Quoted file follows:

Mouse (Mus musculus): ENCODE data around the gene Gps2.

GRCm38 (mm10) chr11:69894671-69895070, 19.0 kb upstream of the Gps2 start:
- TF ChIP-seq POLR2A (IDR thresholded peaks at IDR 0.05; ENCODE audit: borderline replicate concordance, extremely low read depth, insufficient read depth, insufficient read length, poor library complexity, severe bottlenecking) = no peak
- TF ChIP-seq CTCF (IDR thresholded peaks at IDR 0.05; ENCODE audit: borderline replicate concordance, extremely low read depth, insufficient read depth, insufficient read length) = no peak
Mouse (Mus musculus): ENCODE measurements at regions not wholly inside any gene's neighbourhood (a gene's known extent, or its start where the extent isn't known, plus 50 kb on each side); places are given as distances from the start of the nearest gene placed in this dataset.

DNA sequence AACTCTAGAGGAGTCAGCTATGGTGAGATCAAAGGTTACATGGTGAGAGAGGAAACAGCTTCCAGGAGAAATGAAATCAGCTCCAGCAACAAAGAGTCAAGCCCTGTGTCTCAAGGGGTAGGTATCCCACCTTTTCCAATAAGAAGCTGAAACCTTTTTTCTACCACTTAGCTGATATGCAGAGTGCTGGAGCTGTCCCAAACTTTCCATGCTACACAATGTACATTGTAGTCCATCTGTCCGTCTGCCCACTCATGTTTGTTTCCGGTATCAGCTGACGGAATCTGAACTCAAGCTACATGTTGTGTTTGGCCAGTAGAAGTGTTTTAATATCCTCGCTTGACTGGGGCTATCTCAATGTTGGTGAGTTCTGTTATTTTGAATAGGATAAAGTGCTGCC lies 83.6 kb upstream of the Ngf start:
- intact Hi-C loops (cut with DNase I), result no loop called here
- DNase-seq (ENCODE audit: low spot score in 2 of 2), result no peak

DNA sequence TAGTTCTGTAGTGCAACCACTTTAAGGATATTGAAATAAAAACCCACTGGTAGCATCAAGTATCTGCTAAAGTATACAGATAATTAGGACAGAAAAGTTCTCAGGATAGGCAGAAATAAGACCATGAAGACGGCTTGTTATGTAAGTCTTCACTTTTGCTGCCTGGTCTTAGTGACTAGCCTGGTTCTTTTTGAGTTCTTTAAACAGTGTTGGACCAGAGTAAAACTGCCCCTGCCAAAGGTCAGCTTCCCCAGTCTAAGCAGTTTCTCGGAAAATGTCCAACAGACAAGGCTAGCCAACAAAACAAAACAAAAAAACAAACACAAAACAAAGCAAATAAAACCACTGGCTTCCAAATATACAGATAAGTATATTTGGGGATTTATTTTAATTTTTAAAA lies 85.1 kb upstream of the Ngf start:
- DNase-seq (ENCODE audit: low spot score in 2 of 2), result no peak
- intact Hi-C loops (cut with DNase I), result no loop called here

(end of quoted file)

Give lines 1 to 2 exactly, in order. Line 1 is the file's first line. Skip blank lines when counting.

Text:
Mouse (Mus musculus): ENCODE data around the gene Gps2.

GRCm38 (mm10) chr11:69894671-69895070, 19.0 kb upstream of the Gps2 start: